ci/cd

3scale toolbox: Deploy an API from the CLI

3scale toolbox: Deploy an API from the CLI

Deploying your API from a CI/CD pipeline can be a tremendous amount of work. The latest release of Red Hat Integration greatly improved this situation by adding new capabilities to the 3scale CLI. The 3scale CLI is named 3scale toolbox and strives to help API administrators to operate their services as well as automate the delivery of their API through Continuous Delivery pipelines.

Having a standard CLI is a great advantage for our customers since they can use it in the CI/CD solution of their choice (Jenkins, GitLab CI, Ansible, Tekton, etc.). It is also a means for Red Hat to capture customer needs as much as possible and offer the same feature set to all our customers.

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5 principles for deploying your API from a CI/CD pipeline

5 principles for deploying your API from a CI/CD pipeline

With companies generating more and more revenue through their APIs, these APIs also have become even more critical. Quality and reliability are key goals sought by companies looking for large scale use of their APIs, and those goals are usually supported through well-crafted DevOps processes. Figures from the tech giants make us dizzy: Amazon is deploying code to production every 11.7 seconds, Netflix deploys thousands of time per day, and Fidelity saved $2.3 million per year with their new release framework. So, if you have APIs, you might want to deploy your API from a CI/CD pipeline.

Deploying your API from a CI/CD pipeline is a key activity of the “Full API Lifecycle Management.” Sitting between the “Implement” and “Secure” phases, the “Deploy” activity encompasses every process needed to bring the API from source code to the production environment. To be more specific, it covers Continuous Integration and Continuous Delivery.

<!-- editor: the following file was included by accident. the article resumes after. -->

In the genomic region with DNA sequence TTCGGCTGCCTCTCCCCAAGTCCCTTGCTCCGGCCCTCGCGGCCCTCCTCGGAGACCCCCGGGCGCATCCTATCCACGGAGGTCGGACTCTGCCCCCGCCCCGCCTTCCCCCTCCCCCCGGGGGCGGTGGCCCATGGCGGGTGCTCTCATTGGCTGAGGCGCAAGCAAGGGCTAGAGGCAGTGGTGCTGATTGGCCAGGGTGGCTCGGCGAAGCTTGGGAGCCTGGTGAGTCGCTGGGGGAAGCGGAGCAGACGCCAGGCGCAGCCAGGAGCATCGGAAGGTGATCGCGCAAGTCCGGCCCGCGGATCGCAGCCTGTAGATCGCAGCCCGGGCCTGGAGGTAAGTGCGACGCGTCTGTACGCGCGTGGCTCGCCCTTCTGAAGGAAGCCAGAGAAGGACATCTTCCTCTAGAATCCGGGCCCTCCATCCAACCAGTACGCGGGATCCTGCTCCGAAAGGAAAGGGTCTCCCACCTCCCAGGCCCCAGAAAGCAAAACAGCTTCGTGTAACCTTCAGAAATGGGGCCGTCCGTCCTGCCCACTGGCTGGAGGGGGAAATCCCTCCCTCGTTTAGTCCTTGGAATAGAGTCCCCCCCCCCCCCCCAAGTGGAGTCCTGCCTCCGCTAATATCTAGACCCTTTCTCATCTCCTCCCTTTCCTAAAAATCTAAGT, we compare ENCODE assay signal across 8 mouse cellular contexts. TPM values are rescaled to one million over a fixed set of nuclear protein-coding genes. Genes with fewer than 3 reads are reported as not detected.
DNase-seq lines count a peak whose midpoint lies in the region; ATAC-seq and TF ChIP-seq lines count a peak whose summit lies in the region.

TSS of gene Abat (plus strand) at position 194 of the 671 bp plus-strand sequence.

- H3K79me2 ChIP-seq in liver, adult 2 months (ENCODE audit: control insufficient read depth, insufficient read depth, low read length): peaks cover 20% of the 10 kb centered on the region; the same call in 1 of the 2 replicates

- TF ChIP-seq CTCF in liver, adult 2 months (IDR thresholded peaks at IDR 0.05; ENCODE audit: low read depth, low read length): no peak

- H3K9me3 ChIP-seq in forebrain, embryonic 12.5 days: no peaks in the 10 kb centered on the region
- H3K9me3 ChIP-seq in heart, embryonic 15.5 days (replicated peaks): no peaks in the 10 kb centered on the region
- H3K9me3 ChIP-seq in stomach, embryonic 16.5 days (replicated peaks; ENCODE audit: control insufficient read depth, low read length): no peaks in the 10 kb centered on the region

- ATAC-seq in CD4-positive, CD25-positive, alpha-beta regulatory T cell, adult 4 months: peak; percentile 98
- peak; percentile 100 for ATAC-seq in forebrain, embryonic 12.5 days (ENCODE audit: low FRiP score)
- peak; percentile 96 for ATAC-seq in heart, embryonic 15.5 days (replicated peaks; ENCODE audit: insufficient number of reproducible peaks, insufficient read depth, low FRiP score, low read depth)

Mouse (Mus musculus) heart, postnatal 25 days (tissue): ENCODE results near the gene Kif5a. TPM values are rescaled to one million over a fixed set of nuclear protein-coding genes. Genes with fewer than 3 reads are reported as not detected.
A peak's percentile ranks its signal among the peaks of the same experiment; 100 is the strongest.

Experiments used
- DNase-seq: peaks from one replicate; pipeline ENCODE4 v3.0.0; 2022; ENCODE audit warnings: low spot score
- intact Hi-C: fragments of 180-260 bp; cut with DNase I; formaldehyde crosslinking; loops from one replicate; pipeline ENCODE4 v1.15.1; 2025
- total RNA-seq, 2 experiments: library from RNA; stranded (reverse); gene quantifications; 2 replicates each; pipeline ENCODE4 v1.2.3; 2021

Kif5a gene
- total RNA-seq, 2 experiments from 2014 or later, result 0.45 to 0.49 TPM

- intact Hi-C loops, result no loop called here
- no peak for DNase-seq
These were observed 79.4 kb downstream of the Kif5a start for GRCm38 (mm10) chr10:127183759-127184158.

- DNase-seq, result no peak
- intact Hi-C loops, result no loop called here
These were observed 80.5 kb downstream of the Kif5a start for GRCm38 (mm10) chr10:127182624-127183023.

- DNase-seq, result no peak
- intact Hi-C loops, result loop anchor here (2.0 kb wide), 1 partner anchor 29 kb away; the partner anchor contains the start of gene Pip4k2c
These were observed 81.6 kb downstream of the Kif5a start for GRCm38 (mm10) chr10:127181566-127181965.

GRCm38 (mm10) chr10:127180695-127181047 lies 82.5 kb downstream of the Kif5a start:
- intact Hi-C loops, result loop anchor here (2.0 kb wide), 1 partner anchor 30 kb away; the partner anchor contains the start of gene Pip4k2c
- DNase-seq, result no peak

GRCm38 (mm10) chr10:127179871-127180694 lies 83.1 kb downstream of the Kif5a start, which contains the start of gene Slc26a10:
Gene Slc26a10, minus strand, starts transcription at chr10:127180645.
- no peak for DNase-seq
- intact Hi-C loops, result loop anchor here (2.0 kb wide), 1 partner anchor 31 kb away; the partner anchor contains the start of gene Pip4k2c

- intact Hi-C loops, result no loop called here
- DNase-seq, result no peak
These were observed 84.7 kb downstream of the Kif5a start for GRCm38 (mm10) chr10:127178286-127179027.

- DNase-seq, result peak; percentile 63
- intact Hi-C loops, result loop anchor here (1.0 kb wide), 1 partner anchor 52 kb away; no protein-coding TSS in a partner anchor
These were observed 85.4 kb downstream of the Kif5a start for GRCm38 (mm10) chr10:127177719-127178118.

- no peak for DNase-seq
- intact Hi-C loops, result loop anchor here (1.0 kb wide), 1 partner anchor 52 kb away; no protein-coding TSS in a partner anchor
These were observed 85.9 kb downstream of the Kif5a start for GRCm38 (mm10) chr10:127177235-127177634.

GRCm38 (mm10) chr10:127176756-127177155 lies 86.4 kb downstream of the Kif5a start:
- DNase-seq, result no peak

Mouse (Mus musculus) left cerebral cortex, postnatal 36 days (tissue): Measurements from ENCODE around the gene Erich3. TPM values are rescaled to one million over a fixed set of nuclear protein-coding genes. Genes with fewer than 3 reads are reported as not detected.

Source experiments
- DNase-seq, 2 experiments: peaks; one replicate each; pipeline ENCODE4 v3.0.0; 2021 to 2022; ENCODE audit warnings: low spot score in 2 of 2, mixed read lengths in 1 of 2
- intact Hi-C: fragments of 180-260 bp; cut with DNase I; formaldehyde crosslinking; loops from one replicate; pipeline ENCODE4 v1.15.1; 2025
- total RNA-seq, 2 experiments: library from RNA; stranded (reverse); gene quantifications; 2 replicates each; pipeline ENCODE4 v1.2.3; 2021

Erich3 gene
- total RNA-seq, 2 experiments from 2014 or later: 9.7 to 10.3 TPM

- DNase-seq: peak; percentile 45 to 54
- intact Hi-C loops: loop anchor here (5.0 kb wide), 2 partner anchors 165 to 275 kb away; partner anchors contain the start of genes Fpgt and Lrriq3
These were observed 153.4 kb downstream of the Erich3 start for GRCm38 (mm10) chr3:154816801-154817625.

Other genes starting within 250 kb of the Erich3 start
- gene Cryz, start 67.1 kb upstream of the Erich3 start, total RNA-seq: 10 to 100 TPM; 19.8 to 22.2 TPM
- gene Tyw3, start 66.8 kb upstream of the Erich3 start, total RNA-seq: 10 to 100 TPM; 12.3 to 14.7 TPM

Deploy your API from a CI/CD pipeline - High Level view

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Enabling CI/CD for Red Hat Decision Manager on OpenShift

Enabling CI/CD for Red Hat Decision Manager on OpenShift

As part of the microservices adoption journey, there will come a time when an organization starts to implement more and more rules services as part of the total application solution landscape. There could be hundreds of rules services to be managed and deployed at one time, making the job of the application team more challenging and eventually causing delays to the entire production rollout.

Red Hat Decision Manager (RHDM) is a solution that enables developers and application teams to implement decision services or business rules for their application needs. I will be covering how we can fully utilize the capabilities brought by Red Hat Decision Manager and Red Hat OpenShift to enable a smooth CI/CD process, in order to have rapid decision services deployment. (This tutorial assumes you already have a good understanding of RHDM and OpenShift.)